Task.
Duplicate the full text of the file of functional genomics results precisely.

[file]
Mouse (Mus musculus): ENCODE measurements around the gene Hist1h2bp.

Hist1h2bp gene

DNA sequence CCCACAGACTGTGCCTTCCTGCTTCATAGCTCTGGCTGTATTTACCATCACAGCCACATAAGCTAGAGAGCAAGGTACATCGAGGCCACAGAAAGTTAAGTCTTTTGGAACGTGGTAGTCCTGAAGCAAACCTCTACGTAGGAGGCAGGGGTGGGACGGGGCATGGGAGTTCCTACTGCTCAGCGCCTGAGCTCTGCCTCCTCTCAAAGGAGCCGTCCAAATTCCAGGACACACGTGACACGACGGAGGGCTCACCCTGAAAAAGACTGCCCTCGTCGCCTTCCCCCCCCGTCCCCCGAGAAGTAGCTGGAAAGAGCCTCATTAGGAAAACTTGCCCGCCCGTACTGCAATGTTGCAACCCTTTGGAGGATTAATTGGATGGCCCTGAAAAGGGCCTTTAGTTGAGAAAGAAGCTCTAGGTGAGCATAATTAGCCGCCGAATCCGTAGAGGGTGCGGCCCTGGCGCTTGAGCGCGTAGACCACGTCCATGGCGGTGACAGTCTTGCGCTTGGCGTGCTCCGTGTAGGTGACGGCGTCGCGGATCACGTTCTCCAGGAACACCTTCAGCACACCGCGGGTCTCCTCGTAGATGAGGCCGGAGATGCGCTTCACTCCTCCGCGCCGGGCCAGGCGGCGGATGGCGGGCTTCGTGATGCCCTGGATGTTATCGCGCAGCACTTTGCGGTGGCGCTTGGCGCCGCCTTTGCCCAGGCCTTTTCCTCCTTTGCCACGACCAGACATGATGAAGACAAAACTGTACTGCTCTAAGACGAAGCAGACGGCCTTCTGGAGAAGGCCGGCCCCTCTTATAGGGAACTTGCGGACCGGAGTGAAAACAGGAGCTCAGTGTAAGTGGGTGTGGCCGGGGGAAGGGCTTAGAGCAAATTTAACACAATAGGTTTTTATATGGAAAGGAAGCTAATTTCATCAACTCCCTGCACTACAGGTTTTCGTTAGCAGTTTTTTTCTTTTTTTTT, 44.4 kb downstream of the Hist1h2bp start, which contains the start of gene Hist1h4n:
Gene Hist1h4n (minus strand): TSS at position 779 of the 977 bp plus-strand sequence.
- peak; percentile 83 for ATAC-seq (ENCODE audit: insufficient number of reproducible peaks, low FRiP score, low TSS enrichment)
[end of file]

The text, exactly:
Mouse (Mus musculus): ENCODE measurements around the gene Hist1h2bp.

Hist1h2bp gene

DNA sequence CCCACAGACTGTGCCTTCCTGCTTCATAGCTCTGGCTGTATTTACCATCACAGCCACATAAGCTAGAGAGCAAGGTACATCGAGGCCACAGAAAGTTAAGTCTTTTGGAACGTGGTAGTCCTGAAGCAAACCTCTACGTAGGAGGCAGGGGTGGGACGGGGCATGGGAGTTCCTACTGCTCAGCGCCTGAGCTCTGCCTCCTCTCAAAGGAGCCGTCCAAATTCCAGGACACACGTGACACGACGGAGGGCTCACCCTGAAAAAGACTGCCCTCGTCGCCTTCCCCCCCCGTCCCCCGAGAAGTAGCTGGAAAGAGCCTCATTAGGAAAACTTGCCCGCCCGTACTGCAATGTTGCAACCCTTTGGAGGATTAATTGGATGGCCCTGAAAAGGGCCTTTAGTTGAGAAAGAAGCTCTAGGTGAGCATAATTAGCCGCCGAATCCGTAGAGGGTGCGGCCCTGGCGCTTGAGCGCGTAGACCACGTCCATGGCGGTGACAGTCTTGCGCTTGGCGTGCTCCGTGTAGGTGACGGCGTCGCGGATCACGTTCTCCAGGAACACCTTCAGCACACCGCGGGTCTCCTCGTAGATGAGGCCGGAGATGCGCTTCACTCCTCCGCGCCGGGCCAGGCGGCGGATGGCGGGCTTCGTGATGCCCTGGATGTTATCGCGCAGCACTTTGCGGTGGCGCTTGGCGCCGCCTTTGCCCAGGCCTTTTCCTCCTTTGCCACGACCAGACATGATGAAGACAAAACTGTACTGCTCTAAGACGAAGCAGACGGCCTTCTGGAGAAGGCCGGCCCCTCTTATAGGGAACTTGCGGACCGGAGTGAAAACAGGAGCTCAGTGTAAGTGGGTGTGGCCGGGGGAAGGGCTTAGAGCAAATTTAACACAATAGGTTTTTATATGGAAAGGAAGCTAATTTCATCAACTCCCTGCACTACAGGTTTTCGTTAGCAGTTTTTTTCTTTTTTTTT, 44.4 kb downstream of the Hist1h2bp start, which contains the start of gene Hist1h4n:
Gene Hist1h4n (minus strand): TSS at position 779 of the 977 bp plus-strand sequence.
- peak; percentile 83 for ATAC-seq (ENCODE audit: insufficient number of reproducible peaks, low FRiP score, low TSS enrichment)